“I would like to thank all the spelling bee coordinators in their respective districts for all their help in making the virtual bee a success. Our virtual bee could not have been completed without their dedication,” he added. “All of our coordinators and bee officials donate their time and effort to having successful bees in their district as well as the regional bee. I would like to thank them for their dedication and we are extremely appreciative of all our sponsors.”

Coordinators included Ross Gallabrese, executive editor of the Herald-Star; Sismondo, Lenzi, Amber Fomenko and Patty Ferrell of JCESC; Susan Nolan, district coordinator for Buckeye Local; Mary Ann Hoobler, district coordinator for Edison; Ken Parker, Tammy Starr and Misty McConnaughy, district coordinators for Harrison Hills; Scott Abercrombie, district coordinator for Indian Creek; Gina Arlesic, district coordinator for Steubenville; Marlene Wolf, district coordinator for Toronto; Laura Sirilla, coordinator for home schools; Sue Ebie, coordinator for the Ohio Virtual Academy; and Mary Ann Zeroski, regional spelling bee pronouncer.

Sismondo also thanked the sponsors, saying the individual districts and regional bee could not take place without their generosity.

All donations go directly to students in the form of plaques, trophies and monetary awards for every regional bee participant, including alternates. Each year, the regional champion advances to the national bee for a week of competitions and sponsorships help defray the $3,900 cost. To that end, organizers are always looking for additional sponsors to help the students.

Meanwhile, Gallabrese said it has been a pleasure for the newspaper to serve as presenter because it heralds the success of local students.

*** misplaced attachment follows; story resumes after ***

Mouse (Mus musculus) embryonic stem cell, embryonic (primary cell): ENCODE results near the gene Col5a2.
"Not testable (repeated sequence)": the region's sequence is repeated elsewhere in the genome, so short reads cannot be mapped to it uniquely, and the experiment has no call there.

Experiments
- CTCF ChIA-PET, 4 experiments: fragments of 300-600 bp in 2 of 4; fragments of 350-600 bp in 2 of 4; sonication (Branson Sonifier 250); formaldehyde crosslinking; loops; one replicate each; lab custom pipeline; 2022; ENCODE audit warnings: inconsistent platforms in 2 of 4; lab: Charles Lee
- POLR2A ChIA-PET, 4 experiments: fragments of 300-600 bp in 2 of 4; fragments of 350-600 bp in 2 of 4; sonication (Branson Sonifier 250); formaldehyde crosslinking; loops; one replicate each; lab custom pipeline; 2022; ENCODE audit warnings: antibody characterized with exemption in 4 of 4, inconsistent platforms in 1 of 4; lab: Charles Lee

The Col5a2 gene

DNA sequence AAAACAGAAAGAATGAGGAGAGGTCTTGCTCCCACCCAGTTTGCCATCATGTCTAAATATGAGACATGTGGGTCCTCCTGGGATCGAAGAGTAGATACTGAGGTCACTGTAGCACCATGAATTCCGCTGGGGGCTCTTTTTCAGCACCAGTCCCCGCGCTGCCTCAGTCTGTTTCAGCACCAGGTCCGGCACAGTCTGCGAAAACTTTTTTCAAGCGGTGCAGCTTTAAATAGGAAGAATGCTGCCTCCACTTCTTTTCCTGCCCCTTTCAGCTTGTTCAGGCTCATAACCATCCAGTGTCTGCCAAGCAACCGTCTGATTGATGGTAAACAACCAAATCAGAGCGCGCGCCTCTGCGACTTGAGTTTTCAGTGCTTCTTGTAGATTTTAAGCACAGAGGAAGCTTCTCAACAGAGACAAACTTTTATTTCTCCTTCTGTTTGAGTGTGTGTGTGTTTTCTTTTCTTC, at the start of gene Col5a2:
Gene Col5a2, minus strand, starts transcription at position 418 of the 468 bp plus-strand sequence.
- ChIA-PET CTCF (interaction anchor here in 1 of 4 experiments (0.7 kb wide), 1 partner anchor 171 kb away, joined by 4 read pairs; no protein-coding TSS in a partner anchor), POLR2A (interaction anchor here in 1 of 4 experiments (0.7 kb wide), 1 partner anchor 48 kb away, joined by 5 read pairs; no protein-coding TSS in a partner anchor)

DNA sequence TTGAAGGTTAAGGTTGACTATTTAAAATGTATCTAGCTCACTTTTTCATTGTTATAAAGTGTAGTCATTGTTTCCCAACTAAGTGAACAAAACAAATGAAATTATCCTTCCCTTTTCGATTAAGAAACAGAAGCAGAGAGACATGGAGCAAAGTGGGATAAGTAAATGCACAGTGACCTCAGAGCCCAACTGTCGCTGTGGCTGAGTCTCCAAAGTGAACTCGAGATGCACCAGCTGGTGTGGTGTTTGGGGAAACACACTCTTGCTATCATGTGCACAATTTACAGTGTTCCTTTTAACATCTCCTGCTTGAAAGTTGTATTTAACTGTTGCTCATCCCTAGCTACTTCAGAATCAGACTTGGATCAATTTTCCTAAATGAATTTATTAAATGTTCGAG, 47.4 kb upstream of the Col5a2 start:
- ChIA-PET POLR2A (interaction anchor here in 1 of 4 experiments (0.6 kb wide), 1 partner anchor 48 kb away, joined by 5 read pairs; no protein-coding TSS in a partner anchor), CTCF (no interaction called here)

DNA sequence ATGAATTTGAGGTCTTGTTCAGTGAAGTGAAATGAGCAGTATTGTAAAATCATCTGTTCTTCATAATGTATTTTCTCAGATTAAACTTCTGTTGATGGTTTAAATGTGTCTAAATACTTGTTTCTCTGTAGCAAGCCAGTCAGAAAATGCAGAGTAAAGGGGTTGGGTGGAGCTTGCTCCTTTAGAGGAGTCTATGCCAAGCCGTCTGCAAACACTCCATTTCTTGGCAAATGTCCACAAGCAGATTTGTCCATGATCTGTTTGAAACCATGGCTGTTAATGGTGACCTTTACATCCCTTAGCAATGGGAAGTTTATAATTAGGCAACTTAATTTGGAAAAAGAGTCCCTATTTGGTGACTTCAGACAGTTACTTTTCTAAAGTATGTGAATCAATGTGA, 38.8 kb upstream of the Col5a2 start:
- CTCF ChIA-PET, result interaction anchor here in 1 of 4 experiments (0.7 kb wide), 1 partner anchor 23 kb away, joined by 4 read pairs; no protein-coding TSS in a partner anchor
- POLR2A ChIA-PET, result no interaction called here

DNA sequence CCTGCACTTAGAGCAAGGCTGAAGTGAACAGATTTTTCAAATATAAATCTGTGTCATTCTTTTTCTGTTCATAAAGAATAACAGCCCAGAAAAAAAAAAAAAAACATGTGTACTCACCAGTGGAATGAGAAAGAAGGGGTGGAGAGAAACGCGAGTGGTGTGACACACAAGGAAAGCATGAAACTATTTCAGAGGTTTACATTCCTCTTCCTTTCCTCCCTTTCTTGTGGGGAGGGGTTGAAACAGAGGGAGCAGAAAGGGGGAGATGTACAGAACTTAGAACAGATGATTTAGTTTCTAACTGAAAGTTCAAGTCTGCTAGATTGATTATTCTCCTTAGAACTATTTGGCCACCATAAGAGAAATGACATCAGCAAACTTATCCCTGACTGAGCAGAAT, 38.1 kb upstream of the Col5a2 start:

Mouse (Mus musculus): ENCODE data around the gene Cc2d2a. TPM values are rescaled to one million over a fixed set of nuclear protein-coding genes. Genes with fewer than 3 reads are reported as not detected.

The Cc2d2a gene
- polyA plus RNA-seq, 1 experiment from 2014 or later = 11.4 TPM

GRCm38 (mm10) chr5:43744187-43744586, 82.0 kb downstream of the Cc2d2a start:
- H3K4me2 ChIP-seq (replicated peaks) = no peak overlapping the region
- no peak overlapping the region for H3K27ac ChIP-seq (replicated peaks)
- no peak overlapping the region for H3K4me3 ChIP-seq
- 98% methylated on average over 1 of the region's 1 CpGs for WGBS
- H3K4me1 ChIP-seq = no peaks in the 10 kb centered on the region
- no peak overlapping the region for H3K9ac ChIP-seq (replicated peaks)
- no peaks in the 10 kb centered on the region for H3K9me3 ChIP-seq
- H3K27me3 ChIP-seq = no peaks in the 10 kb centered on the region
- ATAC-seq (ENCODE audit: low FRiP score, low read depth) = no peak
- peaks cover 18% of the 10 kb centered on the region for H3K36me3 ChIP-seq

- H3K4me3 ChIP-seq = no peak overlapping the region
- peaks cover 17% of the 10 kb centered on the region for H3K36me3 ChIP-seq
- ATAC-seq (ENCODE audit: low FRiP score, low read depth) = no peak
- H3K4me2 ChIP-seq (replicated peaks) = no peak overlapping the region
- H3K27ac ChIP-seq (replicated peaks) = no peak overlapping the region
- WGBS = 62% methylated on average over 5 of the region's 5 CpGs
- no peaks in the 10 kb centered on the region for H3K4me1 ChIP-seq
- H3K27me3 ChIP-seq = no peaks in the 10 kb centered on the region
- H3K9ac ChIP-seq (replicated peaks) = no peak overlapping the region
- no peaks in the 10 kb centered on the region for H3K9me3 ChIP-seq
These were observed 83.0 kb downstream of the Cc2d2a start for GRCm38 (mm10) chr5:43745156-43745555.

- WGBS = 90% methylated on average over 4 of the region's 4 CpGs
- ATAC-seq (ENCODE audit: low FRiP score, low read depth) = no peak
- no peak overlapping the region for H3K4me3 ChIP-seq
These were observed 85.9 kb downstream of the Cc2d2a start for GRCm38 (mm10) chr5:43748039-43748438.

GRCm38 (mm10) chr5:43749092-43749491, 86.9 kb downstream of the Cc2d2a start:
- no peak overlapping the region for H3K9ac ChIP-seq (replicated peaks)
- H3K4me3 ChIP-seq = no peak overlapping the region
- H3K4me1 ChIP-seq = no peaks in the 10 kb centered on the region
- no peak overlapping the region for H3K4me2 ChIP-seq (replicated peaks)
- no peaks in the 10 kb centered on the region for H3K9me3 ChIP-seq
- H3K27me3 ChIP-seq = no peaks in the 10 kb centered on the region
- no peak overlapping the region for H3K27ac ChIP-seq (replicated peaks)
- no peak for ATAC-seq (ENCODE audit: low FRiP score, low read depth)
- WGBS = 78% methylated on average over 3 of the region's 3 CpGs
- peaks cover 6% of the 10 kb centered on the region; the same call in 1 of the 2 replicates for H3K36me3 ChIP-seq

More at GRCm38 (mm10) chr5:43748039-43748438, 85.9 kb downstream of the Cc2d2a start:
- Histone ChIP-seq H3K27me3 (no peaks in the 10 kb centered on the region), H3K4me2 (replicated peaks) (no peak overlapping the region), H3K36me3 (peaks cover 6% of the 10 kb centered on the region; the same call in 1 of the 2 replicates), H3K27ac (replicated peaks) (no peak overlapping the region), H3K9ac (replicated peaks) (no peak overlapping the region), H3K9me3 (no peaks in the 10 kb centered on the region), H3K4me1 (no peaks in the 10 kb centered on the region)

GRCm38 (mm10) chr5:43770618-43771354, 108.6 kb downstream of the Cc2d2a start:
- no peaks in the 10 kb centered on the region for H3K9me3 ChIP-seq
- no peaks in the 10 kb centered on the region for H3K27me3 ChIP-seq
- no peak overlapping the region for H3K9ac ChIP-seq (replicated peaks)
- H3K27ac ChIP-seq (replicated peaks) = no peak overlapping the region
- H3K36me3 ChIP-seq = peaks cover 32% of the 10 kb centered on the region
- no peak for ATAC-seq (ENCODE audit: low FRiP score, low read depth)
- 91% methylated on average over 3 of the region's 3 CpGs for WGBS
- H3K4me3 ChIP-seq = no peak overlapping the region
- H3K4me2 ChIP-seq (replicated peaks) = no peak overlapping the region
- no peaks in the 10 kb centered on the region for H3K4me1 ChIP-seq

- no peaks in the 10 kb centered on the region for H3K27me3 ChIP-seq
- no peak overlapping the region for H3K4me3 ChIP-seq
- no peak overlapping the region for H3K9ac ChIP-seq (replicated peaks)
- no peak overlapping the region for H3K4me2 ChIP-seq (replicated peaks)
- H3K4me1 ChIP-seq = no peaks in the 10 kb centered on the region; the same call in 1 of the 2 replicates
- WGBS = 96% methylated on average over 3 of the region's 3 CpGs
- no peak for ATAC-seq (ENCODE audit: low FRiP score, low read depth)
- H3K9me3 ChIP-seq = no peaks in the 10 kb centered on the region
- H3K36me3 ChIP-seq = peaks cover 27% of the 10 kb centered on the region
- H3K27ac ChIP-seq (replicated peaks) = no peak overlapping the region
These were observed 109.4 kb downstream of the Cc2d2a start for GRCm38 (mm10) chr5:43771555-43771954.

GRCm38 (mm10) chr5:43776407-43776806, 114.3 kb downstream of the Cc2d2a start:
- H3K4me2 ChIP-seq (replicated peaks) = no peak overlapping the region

“It’s something we’re happy to continue to be able to do. We think it’s a positive educational tool for learning,” he added. “It’s good for students to be able to compete in something that’s not in athletics and it’s exciting to know they can participate in academic competitions like this.”

He said the bee has evolved through the years from two regional events to one. He added it would not be possible to hold the event without the work of Sismondo and the coordinators for their work in seeing each contest through.

Darla Hoagland, of S.T.A.R.T., said the company has been a sponsor for about five years but she has a personal connection with bees in the past.

“I was a secretary at Buckeye Local and did the programs for the district spelling bee. I think it’s a great opportunity for kids to get up in front of people and spell words they don’t use every day. It’s great to support the families of those who won and went on to D.C. You always want to help the students in the area.”

Mark McKeen, community president for the Ohio Valley Region for Huntington Bank, said the bank has been involved for the past decade and will continue supporting the students.

“Many of our colleagues, like (Wintersville Branch Manager) Gary Stubbs, are engaged in the regional bee and see firsthand the benefit to the participants,” he added. “Huntington’s purpose is to make lives better and strengthen the community. The spelling bee is such a positive and important program to help students learn. And the community partners and supporters are collaborative – working hard to do the right thing for the kids in our community. We’re proud to be a part of it. We’re looking forward to be next year’s regional bee.”

The JCESC and Herald-Star are looking ahead to planning district and regional spelling bees for 2021-22. Anyone interested in becoming a sponsor can contact Sismondo at (740) 283-3347, ext. 152, or e-mail rsismondo@jcesc.org.